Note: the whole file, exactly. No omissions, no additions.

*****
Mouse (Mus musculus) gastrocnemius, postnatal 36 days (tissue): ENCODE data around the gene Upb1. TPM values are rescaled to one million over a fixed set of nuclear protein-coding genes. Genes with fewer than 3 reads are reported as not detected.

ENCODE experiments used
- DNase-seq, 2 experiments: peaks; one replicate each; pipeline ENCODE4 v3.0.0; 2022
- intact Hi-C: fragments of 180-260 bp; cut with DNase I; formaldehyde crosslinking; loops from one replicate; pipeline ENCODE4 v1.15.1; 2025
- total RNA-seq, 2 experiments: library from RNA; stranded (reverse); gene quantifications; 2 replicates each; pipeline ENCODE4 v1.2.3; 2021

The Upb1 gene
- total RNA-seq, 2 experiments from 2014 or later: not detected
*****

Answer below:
Mouse (Mus musculus) gastrocnemius, postnatal 36 days (tissue): ENCODE data around the gene Upb1. TPM values are rescaled to one million over a fixed set of nuclear protein-coding genes. Genes with fewer than 3 reads are reported as not detected.

ENCODE experiments used
- DNase-seq, 2 experiments: peaks; one replicate each; pipeline ENCODE4 v3.0.0; 2022
- intact Hi-C: fragments of 180-260 bp; cut with DNase I; formaldehyde crosslinking; loops from one replicate; pipeline ENCODE4 v1.15.1; 2025
- total RNA-seq, 2 experiments: library from RNA; stranded (reverse); gene quantifications; 2 replicates each; pipeline ENCODE4 v1.2.3; 2021

The Upb1 gene
- total RNA-seq, 2 experiments from 2014 or later: not detected